Thursday, October 29, 2009

I definitely did not teach this in a mini lesson

Today it was blissfully quiet in my classroom during reading. It was so quiet, in fact, that I was considering granting my class a much-coveted compliment (they have been stuck at 16 forever, while they need to get to 25 to earn themselves either (a) a popcorn party or (b) a Michael Jackson dance party. Yes, I said that).

I assumed it was quiet because William is no longer with us (do you hear that? It is the sound of a choir of heavenly angels is also a story for an entirely different post). As it turns out, I should have known better. It was not quiet because my students were so studiously reading their books, drinking in the vast store of knowledge that can only come from endless re-reads of Mr. Putter and Tabby Bake a Cake. No, it was quiet because they were using the post-its from their book baggies -- which are supposed to be used to mark important parts of their books and jot down notes, thank you very much, yes I did teach that in a mini lesson about how readers blah blah blah by blah blah blay -- they were using the post-its from their book baggies to write and pass each other notes that read, among other things, "Suck my balls" and "Have sex with me." (And, by the way, the only reason I know exactly what these notes read is because I had to go digging through the trash can, CSI-style, to retrieve the evidence.)

Excuse me, I teach second grade. I do not teach middle school or junior high school, and precisely for the reason that I did not ever want to rehearse a phone call home that included the words "Today your son wrote 'Suck my balls' and 'Have sex with me' on a post-it."

What makes the whole thing even grosser is that these notes were being passed to girls, like, now I have a case of seven-year-old sexual harassment on my hands, which does not jive very well with our class trip to the petting zoo tomorrow.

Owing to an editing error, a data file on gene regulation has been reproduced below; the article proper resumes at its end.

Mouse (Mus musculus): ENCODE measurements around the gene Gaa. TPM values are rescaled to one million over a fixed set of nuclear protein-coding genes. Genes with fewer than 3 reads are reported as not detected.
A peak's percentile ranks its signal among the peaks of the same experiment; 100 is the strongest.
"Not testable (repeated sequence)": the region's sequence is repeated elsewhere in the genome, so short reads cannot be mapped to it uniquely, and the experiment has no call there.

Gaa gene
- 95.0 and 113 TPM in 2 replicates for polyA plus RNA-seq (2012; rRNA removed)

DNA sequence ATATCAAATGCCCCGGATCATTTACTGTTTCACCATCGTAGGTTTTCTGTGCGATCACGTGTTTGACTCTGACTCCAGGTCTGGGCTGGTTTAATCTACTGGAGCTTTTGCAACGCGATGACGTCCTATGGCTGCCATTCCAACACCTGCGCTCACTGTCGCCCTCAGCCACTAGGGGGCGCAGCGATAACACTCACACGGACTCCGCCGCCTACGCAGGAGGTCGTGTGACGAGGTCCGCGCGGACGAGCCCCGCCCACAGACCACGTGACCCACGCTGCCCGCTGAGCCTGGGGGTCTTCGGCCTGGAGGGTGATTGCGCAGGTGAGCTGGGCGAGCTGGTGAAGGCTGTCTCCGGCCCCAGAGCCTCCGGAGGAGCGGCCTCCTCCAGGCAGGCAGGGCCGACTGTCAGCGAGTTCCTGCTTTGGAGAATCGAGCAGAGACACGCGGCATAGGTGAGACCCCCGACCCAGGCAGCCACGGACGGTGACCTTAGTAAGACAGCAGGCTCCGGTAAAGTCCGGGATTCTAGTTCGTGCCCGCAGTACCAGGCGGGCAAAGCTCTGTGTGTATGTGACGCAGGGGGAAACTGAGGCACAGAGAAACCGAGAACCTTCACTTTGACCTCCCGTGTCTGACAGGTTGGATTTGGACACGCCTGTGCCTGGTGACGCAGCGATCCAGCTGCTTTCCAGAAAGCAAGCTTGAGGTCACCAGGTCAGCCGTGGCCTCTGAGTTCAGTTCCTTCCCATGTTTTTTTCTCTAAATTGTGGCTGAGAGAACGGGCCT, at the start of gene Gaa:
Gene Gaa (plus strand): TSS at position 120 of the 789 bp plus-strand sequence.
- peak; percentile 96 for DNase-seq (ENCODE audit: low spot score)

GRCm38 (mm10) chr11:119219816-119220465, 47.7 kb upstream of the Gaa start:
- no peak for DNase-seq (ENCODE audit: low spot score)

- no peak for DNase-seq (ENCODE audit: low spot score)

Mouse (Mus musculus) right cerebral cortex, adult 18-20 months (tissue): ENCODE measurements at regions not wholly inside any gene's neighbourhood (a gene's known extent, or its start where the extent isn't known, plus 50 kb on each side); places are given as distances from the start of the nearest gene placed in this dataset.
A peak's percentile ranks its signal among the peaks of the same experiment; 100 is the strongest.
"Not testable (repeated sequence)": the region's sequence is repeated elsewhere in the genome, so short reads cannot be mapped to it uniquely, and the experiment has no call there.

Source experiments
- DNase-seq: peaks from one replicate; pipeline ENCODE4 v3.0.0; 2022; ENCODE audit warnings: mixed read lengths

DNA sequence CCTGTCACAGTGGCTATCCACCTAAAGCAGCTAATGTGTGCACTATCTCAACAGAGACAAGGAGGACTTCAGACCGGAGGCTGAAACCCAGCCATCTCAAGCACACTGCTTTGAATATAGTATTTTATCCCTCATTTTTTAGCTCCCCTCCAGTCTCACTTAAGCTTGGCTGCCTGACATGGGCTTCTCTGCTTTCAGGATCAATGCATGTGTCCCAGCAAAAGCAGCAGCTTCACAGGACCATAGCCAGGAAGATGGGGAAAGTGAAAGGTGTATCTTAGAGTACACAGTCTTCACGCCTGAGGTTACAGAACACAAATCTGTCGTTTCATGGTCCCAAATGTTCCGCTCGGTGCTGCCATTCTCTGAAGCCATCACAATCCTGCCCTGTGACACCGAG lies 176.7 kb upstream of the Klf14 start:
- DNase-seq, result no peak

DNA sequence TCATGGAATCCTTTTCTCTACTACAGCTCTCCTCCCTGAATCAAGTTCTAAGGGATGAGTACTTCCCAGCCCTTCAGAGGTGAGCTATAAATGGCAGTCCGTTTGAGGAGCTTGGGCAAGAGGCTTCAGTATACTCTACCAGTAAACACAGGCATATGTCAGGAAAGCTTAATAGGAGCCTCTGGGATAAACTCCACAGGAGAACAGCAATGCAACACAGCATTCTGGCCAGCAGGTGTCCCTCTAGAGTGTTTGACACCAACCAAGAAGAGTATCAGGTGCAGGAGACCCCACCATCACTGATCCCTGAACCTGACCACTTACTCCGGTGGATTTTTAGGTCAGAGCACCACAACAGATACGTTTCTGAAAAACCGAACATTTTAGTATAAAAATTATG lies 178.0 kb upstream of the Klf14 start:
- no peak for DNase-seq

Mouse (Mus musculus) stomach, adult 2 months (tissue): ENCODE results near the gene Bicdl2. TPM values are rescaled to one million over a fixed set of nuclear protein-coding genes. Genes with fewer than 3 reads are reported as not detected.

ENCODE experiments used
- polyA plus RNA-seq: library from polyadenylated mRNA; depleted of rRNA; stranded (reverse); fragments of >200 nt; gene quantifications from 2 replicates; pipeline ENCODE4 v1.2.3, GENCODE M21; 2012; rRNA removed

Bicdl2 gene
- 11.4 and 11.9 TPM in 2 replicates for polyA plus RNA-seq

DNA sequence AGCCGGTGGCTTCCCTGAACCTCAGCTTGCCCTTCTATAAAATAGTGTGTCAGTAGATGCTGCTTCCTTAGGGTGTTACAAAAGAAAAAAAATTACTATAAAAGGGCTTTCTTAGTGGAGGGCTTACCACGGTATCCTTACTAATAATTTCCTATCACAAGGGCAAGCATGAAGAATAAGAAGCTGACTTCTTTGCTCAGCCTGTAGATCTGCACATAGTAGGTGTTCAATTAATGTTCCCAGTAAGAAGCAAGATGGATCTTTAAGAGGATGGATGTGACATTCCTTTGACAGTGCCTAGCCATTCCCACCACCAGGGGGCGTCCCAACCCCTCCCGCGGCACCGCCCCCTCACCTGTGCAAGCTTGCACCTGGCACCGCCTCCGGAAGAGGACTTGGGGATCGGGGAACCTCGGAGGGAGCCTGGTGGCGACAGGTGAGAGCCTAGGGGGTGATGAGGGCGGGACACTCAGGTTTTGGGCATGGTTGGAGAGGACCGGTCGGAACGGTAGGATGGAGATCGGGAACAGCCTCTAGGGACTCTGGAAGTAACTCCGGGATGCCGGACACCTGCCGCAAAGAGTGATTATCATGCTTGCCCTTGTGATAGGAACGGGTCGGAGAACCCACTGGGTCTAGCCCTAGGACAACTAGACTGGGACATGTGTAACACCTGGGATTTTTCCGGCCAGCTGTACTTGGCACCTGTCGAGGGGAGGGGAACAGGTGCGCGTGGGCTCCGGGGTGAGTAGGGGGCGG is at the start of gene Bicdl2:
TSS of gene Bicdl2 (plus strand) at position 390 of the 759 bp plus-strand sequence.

Meanwhile, you know how every class has those girls who are very precocious and very prissy and very bossy and know-it-all and can always be counted upon to Inform you (yes, that's Inform with a capital I) who was doing what? Well, my authoritative informants assured me that Julio was the culprit (naturally), but his mother angrily told the guidance counselor that it wasn't his handwriting. (Which means that he didn't write the note, he just passed it around and flashed it at my Informants, which isn't really necessarily any better but ensures that his mother will probably hate me forever now for accusing her son of being a budding pervert.)

But, having now added Handwriting Comparison Expert to my growing list of teacher skills, I know who the real author of the note is. Alas, the number on his blue card turned out to be disconnected. I sort of hope he's at home right now playing with his DS, because I suspect that once I get in touch with Mom, today will be the last he sees of it for a long, loooong time.

1 comment:

Anonymous said...

My child's elementary school is across the street from a middle-school, and I have the privilege of overhearing many of their conversations.

It turns out that I didn't know nearly as much about the various uses and nuances of profanity as I thought I did. These kids make Eddie Murphy's "Raw" sound like something that could be aired on PBSKids.

So I guess I'm not surprised that there's some profanity and advanced reproductive thinking trickling down to the little ones.